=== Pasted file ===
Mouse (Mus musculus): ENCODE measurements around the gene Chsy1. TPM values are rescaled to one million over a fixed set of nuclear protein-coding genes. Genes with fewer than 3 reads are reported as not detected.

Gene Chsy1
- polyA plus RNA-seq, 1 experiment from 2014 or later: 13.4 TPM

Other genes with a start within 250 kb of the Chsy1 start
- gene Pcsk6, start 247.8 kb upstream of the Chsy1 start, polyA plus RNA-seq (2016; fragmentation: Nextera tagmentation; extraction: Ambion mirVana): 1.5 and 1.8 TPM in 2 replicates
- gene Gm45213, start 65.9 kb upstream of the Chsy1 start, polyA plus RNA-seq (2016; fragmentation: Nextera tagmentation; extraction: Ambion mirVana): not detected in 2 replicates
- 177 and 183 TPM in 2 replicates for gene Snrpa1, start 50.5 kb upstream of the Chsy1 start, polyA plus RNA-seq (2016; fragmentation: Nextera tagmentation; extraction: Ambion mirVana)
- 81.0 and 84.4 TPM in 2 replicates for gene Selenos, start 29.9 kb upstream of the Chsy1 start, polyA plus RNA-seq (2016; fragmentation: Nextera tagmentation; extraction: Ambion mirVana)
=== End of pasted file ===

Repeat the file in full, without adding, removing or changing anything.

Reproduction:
Mouse (Mus musculus): ENCODE measurements around the gene Chsy1. TPM values are rescaled to one million over a fixed set of nuclear protein-coding genes. Genes with fewer than 3 reads are reported as not detected.

Gene Chsy1
- polyA plus RNA-seq, 1 experiment from 2014 or later: 13.4 TPM

Other genes with a start within 250 kb of the Chsy1 start
- gene Pcsk6, start 247.8 kb upstream of the Chsy1 start, polyA plus RNA-seq (2016; fragmentation: Nextera tagmentation; extraction: Ambion mirVana): 1.5 and 1.8 TPM in 2 replicates
- gene Gm45213, start 65.9 kb upstream of the Chsy1 start, polyA plus RNA-seq (2016; fragmentation: Nextera tagmentation; extraction: Ambion mirVana): not detected in 2 replicates
- 177 and 183 TPM in 2 replicates for gene Snrpa1, start 50.5 kb upstream of the Chsy1 start, polyA plus RNA-seq (2016; fragmentation: Nextera tagmentation; extraction: Ambion mirVana)
- 81.0 and 84.4 TPM in 2 replicates for gene Selenos, start 29.9 kb upstream of the Chsy1 start, polyA plus RNA-seq (2016; fragmentation: Nextera tagmentation; extraction: Ambion mirVana)